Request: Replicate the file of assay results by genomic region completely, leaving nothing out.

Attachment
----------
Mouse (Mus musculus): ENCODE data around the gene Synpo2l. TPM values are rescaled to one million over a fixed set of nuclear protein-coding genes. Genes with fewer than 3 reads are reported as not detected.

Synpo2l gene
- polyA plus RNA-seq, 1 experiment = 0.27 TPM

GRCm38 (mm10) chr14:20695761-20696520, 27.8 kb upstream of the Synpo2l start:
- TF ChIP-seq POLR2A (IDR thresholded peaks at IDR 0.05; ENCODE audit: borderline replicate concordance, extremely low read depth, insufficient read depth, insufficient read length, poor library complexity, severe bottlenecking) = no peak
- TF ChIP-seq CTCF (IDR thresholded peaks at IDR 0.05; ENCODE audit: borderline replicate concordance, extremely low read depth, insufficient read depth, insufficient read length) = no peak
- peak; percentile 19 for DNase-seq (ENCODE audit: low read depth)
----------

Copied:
Mouse (Mus musculus): ENCODE data around the gene Synpo2l. TPM values are rescaled to one million over a fixed set of nuclear protein-coding genes. Genes with fewer than 3 reads are reported as not detected.

Synpo2l gene
- polyA plus RNA-seq, 1 experiment = 0.27 TPM

GRCm38 (mm10) chr14:20695761-20696520, 27.8 kb upstream of the Synpo2l start:
- TF ChIP-seq POLR2A (IDR thresholded peaks at IDR 0.05; ENCODE audit: borderline replicate concordance, extremely low read depth, insufficient read depth, insufficient read length, poor library complexity, severe bottlenecking) = no peak
- TF ChIP-seq CTCF (IDR thresholded peaks at IDR 0.05; ENCODE audit: borderline replicate concordance, extremely low read depth, insufficient read depth, insufficient read length) = no peak
- peak; percentile 19 for DNase-seq (ENCODE audit: low read depth)